Since the COVID-19 pandemic began to affect the region in late March, the wedding industry has taken a huge hit as couples either postpone their ceremonies or cancel completely. And for three local wedding venue operators, the end of the pandemic can’t come soon enough.
“A lot of couples still need or want to get married this year,” said Kelly Story, owner of Storybrook Events (the wedding side of Storybrook Farm in Jonesborough), “and they are having to reevaluate and find out what they can do now.”
All facets of the wedding industry, from venues to caterers to photographers, are struggling financially as a result of the pandemic. Linda DeLong, owner of The Catering Company in Johnson City and The Heritage, a new venue in Jonesborough, said she’s already lost more than $70,000 in revenue from canceled weddings, and all her employees are laid off.
“I had just gotten it to where it was starting to get busy,” DeLong said of her new venue, “so now I don’t know if we’ll have to start over. That’s scary, too, because I have a huge payment that goes along with that, where I purchased the property, built the building.”
Story said Storybrook Farm had a full calendar of weddings in April, May and June, but many of them have either been canceled or pushed back to a later date. She added that some of her friends in the wedding industry are considering changing jobs in order to make a living.
“Several of my friends are actually looking at other career options and all kinds of things,” Story said, “because they don’t see the industry bouncing back in the large scale as it was before, at least not in the next year or two.”
Listening to leaders
DeLong and Story are adhering to guidance from health and government officials as weddings continue or resume at their venues. Allandale Mansion in Kingsport, however, is still waiting to reopen.
“We don’t make that decision, whether we’re open or not open; we go by the city’s guidelines. Right now, we’re closed to the public,” said Rod Gemayel, curator at Allandale. “We’ve had a number of people call, and they’ve rescheduled their weddings. A number of them have rescheduled for next year; some have just canceled and said, ‘We’ll get back to you later.’ We’ve had others who are just undecided. Their weddings may be later in the year when there’s a possibility it’s going to be OK, but they are having difficulty getting wedding dresses, arranging for vendors to commit to something, things like that.”
All three venues have been or will be making changes to keep employees, couples and wedding guests safe. DeLong said The Heritage may begin to offer packages for smaller weddings, while The Catering Company is making changes to its food-serving process, which used to be self-serve buffet style.
“We could plate the food and serve it,” DeLong said, “or if they wanted it buffet style, we could stand behind the buffet and serve it so not everyone’s touching the utensils and things like that.”
Once Allandale Mansion reopens, Gemayel anticipates it will take a phased approach when it comes to the number of guests allowed at each wedding.
“If we did anything now, it would be 10 or under, and we’d go through phases,” Gemayel said. “It would be 10 and under, and I anticipate the next step would be 50 and under, and then after that, maybe 100 and under. It’s going to be a gradual phasing back in, from what I can tell.”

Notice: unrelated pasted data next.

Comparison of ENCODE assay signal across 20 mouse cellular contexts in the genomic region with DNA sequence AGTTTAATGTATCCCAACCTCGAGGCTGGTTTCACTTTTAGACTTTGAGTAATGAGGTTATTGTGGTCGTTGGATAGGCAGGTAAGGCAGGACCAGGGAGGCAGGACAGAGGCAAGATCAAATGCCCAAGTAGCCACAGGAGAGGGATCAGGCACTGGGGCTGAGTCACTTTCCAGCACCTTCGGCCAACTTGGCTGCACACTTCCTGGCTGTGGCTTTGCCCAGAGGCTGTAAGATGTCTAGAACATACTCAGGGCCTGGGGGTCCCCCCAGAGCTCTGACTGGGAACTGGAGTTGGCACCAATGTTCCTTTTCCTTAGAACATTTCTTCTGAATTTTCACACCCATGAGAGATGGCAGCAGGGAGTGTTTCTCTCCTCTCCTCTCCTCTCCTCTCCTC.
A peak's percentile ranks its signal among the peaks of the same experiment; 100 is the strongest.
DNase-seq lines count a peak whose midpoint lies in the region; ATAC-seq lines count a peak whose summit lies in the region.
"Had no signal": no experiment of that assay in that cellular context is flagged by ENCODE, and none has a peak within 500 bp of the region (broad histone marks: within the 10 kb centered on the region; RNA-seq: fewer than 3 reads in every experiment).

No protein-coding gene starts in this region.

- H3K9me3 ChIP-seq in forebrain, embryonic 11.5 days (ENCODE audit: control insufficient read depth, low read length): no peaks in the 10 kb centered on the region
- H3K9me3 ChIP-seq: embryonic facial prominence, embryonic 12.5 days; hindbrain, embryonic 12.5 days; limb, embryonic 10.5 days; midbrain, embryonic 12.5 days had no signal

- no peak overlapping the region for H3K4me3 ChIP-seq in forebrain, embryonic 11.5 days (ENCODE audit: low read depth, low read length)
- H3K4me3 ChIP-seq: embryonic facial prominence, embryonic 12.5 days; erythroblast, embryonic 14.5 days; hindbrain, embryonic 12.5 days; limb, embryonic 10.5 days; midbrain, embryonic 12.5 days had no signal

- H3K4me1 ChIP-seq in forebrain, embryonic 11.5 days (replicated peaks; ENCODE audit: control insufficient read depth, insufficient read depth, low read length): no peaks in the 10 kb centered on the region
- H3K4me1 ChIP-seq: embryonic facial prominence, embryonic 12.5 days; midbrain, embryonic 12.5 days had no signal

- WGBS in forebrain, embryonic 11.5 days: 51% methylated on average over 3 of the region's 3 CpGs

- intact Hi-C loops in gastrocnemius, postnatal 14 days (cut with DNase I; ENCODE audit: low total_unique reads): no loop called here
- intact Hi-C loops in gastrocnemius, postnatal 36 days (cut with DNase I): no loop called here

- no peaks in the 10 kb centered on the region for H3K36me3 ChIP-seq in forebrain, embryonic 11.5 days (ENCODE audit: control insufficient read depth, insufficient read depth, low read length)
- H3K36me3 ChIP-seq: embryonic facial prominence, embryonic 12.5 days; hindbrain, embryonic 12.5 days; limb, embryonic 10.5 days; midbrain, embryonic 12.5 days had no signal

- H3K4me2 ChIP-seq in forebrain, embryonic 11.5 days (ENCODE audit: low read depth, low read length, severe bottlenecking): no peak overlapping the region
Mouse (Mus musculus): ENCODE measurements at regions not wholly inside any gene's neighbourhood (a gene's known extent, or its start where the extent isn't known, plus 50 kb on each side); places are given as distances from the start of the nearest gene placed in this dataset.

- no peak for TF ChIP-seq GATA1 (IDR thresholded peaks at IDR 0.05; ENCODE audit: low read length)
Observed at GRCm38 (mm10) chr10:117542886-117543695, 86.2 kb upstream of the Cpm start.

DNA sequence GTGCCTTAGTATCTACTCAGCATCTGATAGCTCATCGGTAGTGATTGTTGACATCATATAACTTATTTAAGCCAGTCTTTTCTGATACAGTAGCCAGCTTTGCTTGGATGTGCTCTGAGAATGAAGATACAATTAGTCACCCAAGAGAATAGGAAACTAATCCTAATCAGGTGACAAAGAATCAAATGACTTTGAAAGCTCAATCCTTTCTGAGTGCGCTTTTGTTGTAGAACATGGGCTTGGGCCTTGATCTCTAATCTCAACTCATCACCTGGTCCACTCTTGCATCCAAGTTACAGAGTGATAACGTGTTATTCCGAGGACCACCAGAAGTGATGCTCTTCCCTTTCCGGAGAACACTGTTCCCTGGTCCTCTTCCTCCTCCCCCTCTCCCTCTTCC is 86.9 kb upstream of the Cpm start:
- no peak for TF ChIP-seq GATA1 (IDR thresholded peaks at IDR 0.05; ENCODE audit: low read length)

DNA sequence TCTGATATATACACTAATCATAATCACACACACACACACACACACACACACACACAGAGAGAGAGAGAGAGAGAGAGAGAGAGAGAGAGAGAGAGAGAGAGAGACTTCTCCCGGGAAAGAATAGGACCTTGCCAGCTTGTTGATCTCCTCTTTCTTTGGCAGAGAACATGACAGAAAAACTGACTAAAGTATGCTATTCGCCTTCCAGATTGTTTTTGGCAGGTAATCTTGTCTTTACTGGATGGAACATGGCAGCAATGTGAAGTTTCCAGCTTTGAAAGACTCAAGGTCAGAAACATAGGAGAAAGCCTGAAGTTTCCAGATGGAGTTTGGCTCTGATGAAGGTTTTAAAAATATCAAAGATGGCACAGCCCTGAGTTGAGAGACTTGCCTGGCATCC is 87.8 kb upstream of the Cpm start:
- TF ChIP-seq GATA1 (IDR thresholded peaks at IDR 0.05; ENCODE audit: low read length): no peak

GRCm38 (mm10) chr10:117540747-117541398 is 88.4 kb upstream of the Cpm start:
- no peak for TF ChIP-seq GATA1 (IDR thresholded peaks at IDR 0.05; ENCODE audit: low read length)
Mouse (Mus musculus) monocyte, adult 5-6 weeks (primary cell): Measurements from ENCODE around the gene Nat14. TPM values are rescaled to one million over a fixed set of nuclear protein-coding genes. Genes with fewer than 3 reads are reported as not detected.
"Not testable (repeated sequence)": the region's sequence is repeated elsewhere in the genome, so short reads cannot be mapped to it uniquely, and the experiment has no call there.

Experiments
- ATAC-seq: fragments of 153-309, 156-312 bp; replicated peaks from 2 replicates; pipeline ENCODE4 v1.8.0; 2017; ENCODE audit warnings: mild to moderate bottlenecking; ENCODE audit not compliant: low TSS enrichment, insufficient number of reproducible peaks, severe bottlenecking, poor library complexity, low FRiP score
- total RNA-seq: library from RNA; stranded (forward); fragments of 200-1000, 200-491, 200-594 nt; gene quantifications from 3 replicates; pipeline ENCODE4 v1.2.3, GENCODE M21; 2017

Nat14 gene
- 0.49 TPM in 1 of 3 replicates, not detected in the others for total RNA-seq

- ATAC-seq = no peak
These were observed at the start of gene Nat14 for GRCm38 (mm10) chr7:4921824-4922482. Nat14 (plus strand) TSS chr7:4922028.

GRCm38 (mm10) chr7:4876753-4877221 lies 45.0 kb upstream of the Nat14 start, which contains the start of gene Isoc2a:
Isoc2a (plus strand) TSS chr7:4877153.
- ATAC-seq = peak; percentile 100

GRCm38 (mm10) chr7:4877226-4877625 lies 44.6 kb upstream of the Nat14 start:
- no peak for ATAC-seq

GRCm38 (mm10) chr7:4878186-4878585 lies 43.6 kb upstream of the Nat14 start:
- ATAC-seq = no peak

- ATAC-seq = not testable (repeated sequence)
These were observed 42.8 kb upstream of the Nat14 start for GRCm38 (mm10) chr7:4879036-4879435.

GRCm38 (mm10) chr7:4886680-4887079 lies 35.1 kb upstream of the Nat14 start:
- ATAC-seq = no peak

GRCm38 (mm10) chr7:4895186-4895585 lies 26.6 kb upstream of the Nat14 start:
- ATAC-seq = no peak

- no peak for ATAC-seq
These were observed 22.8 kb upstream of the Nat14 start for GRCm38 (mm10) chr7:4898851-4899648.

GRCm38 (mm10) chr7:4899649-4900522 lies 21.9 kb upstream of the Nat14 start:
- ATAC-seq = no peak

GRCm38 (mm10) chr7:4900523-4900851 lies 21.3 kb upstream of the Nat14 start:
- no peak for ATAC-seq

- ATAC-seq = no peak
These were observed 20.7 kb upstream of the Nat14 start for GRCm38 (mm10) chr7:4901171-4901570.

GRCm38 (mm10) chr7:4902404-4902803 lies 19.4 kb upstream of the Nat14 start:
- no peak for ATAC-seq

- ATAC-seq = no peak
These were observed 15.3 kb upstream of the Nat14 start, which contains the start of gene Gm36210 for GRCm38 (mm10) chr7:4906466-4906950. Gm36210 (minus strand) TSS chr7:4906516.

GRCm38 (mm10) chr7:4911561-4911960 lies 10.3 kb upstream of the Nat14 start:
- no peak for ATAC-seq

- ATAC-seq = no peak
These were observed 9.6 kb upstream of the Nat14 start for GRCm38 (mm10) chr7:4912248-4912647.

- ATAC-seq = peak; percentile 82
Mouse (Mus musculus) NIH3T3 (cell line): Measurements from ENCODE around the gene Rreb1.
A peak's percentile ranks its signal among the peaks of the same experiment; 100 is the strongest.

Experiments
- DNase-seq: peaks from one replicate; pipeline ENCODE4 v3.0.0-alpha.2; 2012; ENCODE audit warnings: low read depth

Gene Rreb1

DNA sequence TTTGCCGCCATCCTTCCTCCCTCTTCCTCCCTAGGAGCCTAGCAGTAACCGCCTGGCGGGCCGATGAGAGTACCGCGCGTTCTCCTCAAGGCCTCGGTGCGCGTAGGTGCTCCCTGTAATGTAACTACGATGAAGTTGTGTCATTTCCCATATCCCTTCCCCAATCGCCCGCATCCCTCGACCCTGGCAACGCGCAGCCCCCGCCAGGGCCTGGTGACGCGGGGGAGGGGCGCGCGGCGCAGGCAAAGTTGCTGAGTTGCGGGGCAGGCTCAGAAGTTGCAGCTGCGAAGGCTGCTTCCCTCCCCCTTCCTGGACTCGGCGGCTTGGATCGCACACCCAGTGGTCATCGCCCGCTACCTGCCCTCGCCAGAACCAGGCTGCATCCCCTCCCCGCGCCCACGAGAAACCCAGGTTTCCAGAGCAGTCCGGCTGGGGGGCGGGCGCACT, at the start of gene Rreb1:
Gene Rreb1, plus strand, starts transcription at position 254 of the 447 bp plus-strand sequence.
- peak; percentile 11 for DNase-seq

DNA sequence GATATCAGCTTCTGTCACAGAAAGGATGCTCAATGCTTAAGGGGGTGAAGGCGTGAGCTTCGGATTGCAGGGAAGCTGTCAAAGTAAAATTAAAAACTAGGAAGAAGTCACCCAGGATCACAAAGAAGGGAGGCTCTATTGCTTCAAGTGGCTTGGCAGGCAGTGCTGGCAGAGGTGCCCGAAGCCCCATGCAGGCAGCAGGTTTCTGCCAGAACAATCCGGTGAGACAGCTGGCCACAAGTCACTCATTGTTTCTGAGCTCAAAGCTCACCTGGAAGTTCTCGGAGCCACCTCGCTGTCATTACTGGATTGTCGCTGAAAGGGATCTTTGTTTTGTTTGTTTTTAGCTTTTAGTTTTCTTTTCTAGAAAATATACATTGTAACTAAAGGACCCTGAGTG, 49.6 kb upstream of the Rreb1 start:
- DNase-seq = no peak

Unlike some other venues, Storybrook Farm is already used to holding small weddings, as its focus is on micro-weddings and elopements. Story said the elopement package is designed for the couple and up to eight guests, while the micro-wedding package allows for up to 24 people.
“We’ve been very, very lucky because of the nature of what we do and doing things on a smaller scale,” Story said. “We’ve actually had five new bookings in the last couple weeks of people who had planned big weddings somewhere, and they’ve just given up on the hope of getting to do that.”
Despite the fact that their weddings aren’t turning out as planned, most local brides have been flexible and understanding when it comes to altering their ceremonies, all three venue operators said. DeLong said The Heritage is helping some couples reschedule their spring events for the fall, though she is hopeful that her June events will be able to continue as scheduled.
“At first, I said, ‘If we lose April, it’s going to be bad.’ Then I was like, ‘If we lose May, it’s going to be really bad,’ ” DeLong said. “Now I’m like, ‘If we lose June, I’m going to cry.’ Of course, there’s been a lot of that already, but we are praying that we can at least work some in June.”
To accommodate its postponements, Storybrook Farm is opening up more dates through the week to hold events in the fall. But even though brides are being flexible, changing their plans has still been difficult for them, Story said.
“It’s definitely been kind of a roller-coaster, heartbreaking spring,” Story said. “I’ve had several brides call me bawling and in tears, scared of what they should do or not do.”
Gemayel said Allandale Mansion is waiving rescheduling fees for those who want to change their wedding date and is refunding deposits for those who decide to cancel their ceremonies during the pandemic.
“This too will pass,” Gemayel said, “and we’ll get back on to our regular schedule of holding events and celebrating and doing all the special things that we do out here.”
If you’re thinking about scheduling a wedding for later in the year, all three venues are still booking events. Although Allandale Mansion is not open, interested couples can still call (423) 229-9422 to get more information.
To learn more about The Catering Company and The Heritage, call (423) 928-0025 or visit The Heritage website at heritageeventsvenue.com. The businesses can also be reached via email at email@example.com or firstname.lastname@example.org.
For more information about Storybrook Farm, visit storybrookfarmweddings.com or email email@example.com.